Nutrition: Why food preservatives are often better than their reputation

Nutrition: Why food preservatives are often better than their reputation

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Preserving food: preservatives are often better than their reputation

Preservatives have a bad reputation with most people. Finally, it is known that some of these substances can lead to health problems. But experts explain why preservatives are necessary in many foods.

Worried about chemistry in food

Many people are worried that chemicals are increasingly in food, but according to experts, the greatest danger to our health is not in food, but in poor eating habits. "Overeating and wrong eating far outweigh possible health risks from environmental pollution or additives," wrote the Techniker Krankenkasse (TK) on their website. The Federal Center for Nutrition (BZfE) explains in a communication why there is usually no need to worry about preservatives in food.

Make food safe and durable

Synthetic preservatives and their E numbers really don't have the best reputation among consumers.

For many, there is too much concern about having an “artificial” or “unhealthy” product on the plate.

At the same time, it is necessary to add preservatives to many foods in order to make them safe and durable.

Sometimes enormous amounts of sugar would be necessary

Is there no preservatives at all? Not always, because with the addition of table salt, sugar, vinegar, oil or alcohol, not every food can be preserved.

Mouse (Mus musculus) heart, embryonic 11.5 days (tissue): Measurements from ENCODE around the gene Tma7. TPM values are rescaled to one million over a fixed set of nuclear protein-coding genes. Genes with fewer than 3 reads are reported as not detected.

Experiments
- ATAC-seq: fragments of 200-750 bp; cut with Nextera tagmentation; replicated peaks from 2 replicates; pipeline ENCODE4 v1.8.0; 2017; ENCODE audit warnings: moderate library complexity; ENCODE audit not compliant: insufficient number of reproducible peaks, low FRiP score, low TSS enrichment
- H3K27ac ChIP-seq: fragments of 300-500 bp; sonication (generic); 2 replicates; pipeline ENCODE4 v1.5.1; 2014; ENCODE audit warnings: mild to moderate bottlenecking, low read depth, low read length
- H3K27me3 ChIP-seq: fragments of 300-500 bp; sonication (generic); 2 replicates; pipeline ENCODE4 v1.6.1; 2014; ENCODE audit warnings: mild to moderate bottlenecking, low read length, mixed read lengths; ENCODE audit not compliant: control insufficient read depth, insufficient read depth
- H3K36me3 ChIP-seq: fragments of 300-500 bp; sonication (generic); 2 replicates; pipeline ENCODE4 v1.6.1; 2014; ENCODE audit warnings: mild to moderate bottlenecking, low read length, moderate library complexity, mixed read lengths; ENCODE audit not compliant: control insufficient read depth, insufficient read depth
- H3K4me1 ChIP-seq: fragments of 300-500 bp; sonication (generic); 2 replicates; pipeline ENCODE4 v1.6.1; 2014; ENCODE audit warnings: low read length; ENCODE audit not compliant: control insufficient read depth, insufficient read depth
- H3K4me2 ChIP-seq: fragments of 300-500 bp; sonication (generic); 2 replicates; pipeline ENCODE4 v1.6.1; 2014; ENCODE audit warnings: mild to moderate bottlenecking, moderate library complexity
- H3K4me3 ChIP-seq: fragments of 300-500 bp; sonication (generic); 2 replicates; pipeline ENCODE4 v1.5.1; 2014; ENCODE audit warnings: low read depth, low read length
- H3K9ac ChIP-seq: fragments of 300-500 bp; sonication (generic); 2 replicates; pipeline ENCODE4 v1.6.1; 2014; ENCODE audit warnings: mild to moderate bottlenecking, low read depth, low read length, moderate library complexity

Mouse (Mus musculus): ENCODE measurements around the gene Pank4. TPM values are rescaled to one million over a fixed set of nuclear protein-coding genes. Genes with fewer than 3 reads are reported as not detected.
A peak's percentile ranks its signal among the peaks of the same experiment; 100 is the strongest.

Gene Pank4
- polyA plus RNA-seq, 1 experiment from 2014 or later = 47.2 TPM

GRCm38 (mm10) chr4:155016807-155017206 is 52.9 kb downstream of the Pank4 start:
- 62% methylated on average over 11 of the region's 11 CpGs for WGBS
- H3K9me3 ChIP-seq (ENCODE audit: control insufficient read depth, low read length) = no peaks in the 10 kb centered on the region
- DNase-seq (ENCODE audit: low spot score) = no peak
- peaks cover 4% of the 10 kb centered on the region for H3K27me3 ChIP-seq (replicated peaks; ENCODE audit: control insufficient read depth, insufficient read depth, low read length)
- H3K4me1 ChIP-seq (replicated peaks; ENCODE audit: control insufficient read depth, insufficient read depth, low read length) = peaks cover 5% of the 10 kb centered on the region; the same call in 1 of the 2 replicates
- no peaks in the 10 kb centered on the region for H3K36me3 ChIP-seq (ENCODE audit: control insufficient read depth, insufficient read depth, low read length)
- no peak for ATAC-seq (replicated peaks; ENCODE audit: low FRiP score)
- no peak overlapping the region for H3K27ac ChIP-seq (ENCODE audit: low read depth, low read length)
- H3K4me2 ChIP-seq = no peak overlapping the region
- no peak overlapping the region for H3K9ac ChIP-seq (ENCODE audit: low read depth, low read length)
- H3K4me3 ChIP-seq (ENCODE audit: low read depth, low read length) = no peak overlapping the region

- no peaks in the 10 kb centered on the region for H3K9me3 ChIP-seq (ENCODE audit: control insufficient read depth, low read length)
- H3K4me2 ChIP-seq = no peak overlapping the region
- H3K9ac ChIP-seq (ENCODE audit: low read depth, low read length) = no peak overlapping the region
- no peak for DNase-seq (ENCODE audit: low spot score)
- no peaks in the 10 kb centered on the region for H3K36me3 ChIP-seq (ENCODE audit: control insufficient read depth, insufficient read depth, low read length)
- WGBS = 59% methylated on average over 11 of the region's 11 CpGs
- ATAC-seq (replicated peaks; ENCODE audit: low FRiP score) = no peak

For example, jams may require more than 60 percent sugar to achieve sufficient shelf life.

Comparatively large amounts are also necessary for other substances, which is often not desirable or possible. According to the BZfE, the addition of preservatives is more effective and safer in such cases.

43 food preservatives approved

According to the experts, 43 food preservatives are currently authorized in the European Union.

Each substance is carefully examined for its harmlessness to health before it is approved as an additive and may be placed on the market.

This also applies to naturally occurring substances such as plant substances and extracts. After successful approval, they receive an E number just like synthetic substances.

Therefore an E number in the list of ingredients does not automatically mean that it is an unnatural or even "harmful" food. For example, rosemary extract bears the E number 392. It is considered "natural" and healthy.

Incidentally, a large part of the synthetic additives known today are taken from nature or are derived from natural substances.

Some people are very sensitive

According to the BZfE, most people tolerate the additives approved in the EU well. There are, of course, exceptions: for example, people who are highly sensitive to individual preservatives.

For example, the consumption of sulfites can lead to nausea, headache, diarrhea, pseudo-allergic reactions and, in individual cases, to anaphylactic shock.

According to the experts, however, this does not justify generally demonizing preservatives. After all, many consumers want a modern lifestyle with convenience products.

Food manufacturers are increasingly looking for gentle processes for preservation and natural alternatives to synthetic preservatives.

Therefore, customers today have the choice between fresh or preserved products in different ways. So everyone can choose what best suits their everyday life and lifestyle. (ad)

Author and source information

This text corresponds to the specifications of the medical literature, medical guidelines and current studies and has been checked by medical doctors.

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